The current story of Detroit is not a solely African-American story, it’s a Detroiter story.  Urban Detroit is also Mexicantown.  The picture to the left is of a mural painted on the entire side of a large building in the Mexicantown neighborhood in Detroit, where Mexican-Americans have invested their time, energy and resources in revitalizing a neighborhood.  Mexicantown is also home to fully-leased shopping centers with anchor corporate tenants, a new coffee shop and a feeling of pride.  Urban Detroit is not all black folks.   

This picture to the left is of Olga Stella, Vice President of the Detroit Economic Growth Corporation and a native Detroiter.  Olga, along with Karla and Marja above, is one of our Detroit ULI Daniel Rose Center fellows.  She is passionate about the revitalization of her native Detroit, is young, and didn’t just move to Detroit.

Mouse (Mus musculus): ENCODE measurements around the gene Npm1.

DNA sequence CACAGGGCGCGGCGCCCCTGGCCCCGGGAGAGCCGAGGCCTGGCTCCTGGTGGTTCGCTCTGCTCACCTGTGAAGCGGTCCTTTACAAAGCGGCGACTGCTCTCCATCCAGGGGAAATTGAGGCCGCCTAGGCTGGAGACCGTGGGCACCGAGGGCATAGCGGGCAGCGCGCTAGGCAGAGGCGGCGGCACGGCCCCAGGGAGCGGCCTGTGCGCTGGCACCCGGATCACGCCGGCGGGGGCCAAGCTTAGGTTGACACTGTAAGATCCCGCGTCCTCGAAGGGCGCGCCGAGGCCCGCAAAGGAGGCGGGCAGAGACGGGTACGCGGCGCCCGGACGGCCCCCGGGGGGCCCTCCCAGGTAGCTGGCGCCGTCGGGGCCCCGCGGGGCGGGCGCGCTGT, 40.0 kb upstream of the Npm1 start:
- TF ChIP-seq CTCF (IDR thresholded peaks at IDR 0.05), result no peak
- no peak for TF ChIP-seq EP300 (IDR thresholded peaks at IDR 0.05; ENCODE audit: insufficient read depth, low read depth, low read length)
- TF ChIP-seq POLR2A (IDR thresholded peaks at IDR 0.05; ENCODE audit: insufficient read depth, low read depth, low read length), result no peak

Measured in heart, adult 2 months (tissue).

There is one part of Detroit’s current story that the media has gotten exactly right.  It is the story of Detroit’s unflappable Mayor Dave Bing, who moved to Detroit in 1966 and never looked back.  Mayor Bing is our lead Detroit ULI Daniel Rose fellow, and *news flash* grew up in Washington, D.C.  Mayor Bing’s story of sports, business and now political success has gotten plenty of coverage.  His commitment to Detroit’s excellence and push for change is also well-documented.  He is passionate about Detroit, smart as a whip, and gracious enough to take a picture with yours truly at dinner.  

Mayor Bing is also not satisfied with the idea that the new Detroit can only emerge 20 years from now.  He fully acknowledges the heavy lift facing Detroit, but isn’t going to settle only for glacial change.  He believes that Detroit can move into its future…now. 

At one point at our dinner table, someone asked Mayor Bing what he would like to see from our Livernois Avenue study.  He smiled and quickly said “Thanks for your work.  But don’t study long. Give us something we can get done now.”